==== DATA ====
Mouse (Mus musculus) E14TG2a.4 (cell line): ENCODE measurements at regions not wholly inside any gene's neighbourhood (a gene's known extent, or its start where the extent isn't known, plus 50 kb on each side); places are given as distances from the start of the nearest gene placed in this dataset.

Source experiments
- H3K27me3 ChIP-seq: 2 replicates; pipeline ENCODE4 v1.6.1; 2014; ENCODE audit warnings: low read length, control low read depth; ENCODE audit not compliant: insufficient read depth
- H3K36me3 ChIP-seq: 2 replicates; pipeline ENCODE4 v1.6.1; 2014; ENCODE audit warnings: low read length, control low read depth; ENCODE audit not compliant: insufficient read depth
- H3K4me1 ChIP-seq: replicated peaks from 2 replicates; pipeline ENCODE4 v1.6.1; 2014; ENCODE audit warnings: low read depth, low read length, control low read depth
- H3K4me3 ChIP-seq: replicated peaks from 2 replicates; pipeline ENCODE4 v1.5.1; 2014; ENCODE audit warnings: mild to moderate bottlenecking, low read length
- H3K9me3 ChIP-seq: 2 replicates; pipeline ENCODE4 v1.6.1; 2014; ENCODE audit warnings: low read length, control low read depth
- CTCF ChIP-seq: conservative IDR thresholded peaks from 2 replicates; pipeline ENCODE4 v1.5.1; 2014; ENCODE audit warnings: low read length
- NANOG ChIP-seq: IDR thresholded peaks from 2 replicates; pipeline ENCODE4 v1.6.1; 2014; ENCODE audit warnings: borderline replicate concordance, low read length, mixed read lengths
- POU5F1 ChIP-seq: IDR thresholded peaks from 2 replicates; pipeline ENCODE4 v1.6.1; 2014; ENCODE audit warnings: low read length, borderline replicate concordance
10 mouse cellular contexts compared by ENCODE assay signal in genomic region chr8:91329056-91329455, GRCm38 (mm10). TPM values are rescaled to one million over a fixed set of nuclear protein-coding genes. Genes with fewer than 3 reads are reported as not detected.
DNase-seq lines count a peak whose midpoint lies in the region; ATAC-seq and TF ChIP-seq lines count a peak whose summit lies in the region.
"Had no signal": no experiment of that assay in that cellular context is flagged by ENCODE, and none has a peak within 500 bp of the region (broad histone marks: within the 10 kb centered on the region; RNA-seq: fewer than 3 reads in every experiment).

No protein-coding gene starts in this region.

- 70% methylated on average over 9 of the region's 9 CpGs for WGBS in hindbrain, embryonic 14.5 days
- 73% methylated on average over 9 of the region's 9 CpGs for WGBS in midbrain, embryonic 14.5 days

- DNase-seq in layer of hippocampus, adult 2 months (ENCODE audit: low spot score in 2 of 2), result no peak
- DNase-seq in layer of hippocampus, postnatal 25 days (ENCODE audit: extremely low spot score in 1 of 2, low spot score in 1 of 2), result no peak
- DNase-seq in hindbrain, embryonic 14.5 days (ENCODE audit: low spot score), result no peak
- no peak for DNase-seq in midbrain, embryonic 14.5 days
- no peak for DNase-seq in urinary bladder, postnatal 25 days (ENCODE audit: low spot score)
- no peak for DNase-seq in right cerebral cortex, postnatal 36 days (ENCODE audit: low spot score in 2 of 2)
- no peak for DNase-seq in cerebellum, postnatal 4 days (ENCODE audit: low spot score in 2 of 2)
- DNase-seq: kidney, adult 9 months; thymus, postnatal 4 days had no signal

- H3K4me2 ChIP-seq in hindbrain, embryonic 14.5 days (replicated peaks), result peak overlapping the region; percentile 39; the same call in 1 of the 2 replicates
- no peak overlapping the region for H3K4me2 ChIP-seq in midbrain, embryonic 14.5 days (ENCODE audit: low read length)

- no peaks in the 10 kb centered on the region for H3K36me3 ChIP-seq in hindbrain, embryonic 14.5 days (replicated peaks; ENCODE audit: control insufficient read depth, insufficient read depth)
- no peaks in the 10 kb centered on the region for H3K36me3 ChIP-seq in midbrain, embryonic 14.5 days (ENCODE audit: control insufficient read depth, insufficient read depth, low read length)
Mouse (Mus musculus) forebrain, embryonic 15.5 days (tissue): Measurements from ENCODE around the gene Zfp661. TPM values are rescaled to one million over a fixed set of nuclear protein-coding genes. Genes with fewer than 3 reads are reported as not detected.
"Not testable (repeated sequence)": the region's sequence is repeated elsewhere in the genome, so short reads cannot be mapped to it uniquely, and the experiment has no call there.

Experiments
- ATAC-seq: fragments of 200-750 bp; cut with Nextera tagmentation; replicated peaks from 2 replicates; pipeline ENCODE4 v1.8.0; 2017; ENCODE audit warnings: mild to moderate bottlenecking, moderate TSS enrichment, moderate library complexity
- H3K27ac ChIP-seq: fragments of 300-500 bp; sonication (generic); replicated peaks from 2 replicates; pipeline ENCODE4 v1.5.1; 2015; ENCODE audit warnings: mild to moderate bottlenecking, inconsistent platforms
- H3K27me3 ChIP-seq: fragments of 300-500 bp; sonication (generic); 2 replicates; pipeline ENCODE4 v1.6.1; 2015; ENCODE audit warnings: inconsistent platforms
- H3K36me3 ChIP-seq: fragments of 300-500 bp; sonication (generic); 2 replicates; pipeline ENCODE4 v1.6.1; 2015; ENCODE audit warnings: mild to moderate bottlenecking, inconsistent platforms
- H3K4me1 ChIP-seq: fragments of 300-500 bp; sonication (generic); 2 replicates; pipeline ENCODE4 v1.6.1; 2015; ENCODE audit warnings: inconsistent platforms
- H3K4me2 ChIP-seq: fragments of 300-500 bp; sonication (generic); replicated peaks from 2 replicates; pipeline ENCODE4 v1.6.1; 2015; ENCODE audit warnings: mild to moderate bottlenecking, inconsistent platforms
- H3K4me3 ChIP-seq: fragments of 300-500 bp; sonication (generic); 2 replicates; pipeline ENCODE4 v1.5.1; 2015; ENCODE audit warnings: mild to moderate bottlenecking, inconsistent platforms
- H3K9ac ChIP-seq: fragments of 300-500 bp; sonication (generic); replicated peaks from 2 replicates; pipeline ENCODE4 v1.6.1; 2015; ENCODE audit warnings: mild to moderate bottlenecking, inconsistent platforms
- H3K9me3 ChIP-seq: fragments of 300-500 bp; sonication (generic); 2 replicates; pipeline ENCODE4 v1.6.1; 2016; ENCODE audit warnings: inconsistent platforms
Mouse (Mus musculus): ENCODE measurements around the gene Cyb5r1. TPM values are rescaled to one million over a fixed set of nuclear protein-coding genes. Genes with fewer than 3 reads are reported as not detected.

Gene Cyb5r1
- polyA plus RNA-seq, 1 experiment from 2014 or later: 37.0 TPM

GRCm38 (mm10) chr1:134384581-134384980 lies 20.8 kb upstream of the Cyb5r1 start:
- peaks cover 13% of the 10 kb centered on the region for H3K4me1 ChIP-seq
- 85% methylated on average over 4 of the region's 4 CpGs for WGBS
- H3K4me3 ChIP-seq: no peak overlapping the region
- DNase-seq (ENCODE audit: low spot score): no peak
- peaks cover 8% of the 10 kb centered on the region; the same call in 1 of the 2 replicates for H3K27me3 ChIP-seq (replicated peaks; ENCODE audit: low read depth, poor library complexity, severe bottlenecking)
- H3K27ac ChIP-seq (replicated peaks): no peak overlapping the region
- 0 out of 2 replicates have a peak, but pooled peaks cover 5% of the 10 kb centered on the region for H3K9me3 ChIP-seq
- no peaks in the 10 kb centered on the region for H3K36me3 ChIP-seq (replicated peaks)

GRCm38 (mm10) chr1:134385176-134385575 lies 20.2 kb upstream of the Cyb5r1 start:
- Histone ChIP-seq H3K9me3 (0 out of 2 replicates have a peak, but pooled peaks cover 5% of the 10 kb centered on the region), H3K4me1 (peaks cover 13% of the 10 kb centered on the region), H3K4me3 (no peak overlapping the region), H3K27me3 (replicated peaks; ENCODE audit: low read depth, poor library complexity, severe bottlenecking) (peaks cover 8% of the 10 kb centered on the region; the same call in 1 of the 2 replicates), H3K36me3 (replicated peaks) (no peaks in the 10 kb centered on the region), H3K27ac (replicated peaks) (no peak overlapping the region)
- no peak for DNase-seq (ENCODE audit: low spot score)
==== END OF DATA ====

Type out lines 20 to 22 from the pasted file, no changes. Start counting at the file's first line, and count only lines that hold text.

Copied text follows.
- no peak for DNase-seq in midbrain, embryonic 14.5 days
- no peak for DNase-seq in urinary bladder, postnatal 25 days (ENCODE audit: low spot score)
- no peak for DNase-seq in right cerebral cortex, postnatal 36 days (ENCODE audit: low spot score in 2 of 2)